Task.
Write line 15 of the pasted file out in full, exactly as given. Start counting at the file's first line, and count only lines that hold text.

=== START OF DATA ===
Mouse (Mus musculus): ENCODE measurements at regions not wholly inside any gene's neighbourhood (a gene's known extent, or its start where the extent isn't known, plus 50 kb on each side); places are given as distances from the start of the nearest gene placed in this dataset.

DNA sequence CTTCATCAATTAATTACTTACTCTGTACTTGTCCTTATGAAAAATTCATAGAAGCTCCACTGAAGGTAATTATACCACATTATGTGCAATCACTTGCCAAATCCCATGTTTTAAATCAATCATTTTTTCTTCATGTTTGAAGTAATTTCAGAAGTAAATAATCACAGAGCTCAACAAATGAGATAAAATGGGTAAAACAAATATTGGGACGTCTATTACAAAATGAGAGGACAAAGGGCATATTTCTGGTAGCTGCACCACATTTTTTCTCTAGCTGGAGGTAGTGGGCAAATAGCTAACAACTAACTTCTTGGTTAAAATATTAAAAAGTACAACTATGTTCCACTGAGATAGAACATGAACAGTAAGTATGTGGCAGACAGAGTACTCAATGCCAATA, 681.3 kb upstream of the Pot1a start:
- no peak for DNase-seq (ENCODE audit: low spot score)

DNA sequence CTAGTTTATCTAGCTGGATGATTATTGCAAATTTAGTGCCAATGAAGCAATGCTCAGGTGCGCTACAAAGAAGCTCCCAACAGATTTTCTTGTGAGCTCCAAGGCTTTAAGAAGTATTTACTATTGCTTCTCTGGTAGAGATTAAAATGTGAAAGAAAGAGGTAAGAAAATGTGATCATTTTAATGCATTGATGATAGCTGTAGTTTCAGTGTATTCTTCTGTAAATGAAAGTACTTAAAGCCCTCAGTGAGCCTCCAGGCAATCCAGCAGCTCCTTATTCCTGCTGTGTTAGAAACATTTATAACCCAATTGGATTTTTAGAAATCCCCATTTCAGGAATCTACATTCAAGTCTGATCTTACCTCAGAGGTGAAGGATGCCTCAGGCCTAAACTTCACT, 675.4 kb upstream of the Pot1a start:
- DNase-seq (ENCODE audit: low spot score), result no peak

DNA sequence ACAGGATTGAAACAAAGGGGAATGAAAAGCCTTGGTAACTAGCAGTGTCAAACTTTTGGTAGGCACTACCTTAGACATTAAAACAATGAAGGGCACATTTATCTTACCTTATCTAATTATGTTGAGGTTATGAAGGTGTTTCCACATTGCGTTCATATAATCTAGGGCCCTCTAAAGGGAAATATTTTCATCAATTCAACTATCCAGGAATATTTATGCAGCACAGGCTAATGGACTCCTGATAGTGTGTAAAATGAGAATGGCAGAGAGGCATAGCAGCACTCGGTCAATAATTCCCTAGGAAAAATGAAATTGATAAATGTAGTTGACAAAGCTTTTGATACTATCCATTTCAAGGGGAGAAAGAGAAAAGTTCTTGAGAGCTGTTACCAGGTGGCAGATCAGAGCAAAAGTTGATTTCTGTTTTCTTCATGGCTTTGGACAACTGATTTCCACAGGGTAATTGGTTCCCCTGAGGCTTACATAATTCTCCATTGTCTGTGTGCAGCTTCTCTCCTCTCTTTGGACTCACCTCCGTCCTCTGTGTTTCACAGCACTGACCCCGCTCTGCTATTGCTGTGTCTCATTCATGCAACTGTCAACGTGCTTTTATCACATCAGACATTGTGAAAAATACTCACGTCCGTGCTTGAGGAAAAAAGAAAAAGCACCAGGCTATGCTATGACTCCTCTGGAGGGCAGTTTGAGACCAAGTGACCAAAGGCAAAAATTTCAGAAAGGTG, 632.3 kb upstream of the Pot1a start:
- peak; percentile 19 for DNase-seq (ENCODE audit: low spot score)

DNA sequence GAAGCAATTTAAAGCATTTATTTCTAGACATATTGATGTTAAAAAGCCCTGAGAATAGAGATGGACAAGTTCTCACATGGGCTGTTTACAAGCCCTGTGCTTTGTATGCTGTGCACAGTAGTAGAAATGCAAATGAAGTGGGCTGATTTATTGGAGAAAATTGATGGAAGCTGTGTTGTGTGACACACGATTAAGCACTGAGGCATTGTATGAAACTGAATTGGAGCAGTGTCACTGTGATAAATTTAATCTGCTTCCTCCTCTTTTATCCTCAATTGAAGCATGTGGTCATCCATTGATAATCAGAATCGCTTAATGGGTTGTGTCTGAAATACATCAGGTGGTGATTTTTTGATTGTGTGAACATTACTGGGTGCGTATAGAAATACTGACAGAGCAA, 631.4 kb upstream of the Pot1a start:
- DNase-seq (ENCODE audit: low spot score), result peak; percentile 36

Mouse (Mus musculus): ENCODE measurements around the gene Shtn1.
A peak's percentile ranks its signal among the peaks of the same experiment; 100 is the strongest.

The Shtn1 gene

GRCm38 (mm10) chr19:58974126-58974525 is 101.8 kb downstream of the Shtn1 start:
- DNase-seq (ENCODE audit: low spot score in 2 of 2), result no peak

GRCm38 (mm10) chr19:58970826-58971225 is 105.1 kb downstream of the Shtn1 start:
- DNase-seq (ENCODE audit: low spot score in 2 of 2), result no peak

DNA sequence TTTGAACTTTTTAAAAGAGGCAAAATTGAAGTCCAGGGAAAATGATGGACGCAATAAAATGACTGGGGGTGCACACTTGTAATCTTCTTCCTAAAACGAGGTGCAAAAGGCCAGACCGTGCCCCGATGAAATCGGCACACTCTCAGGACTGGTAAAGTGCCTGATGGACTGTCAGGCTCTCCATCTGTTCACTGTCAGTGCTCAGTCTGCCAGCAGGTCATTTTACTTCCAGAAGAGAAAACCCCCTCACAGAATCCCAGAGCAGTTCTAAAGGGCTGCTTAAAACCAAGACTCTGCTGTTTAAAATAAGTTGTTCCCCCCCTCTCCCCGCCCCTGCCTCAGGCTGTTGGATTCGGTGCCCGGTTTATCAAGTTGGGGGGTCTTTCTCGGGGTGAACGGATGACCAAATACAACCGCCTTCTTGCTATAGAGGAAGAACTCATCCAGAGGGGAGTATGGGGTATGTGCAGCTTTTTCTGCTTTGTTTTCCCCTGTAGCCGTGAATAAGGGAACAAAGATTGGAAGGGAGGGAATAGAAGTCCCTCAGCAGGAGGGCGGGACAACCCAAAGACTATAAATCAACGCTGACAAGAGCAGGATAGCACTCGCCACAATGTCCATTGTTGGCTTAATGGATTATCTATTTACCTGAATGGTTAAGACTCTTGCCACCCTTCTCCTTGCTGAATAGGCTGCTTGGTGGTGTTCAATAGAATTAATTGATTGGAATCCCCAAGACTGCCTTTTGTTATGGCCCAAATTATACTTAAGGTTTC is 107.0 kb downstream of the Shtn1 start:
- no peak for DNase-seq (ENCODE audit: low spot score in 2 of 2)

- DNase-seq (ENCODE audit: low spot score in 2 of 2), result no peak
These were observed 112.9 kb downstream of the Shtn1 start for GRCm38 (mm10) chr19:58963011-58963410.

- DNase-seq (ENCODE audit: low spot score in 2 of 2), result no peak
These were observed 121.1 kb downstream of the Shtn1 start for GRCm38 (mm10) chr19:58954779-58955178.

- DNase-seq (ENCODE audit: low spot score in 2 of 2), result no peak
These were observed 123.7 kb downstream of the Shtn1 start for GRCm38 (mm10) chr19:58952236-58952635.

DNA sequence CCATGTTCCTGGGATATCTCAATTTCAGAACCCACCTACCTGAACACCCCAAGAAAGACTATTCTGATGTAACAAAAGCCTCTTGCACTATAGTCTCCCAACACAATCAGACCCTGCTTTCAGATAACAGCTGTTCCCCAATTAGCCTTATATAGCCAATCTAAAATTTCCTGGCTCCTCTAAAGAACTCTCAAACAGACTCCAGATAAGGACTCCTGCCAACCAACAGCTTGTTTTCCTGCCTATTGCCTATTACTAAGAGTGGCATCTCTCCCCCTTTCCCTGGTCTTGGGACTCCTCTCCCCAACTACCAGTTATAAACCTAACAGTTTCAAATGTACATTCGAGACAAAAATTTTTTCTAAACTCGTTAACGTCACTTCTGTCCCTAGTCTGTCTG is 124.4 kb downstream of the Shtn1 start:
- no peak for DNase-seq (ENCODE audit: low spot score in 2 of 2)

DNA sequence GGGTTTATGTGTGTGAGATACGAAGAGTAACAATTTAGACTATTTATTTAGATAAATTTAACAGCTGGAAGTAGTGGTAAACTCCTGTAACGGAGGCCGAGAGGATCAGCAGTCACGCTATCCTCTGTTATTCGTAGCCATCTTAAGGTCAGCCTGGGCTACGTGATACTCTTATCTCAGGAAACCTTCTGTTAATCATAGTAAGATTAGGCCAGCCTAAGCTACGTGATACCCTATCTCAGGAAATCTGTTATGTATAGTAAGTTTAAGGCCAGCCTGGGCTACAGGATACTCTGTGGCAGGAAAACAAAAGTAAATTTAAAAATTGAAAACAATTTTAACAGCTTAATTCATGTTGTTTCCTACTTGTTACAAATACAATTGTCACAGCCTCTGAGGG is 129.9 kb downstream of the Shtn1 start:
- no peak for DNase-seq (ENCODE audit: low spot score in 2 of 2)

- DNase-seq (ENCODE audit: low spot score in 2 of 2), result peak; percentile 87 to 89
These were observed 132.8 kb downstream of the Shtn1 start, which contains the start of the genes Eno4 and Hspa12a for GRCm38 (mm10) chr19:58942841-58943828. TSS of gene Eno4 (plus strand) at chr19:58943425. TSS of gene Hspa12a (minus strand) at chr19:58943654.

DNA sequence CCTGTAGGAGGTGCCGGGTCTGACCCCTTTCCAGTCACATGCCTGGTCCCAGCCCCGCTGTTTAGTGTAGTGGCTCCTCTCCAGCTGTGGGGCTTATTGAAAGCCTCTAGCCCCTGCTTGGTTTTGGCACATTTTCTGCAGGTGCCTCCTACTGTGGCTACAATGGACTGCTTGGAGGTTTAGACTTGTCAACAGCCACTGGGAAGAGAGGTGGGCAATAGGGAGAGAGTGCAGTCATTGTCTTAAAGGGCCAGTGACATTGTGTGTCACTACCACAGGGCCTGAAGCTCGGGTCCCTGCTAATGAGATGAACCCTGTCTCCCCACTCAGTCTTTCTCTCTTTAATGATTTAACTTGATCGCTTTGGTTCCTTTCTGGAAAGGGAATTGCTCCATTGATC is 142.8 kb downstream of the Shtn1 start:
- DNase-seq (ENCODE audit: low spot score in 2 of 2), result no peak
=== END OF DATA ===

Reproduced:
GRCm38 (mm10) chr19:58970826-58971225 is 105.1 kb downstream of the Shtn1 start: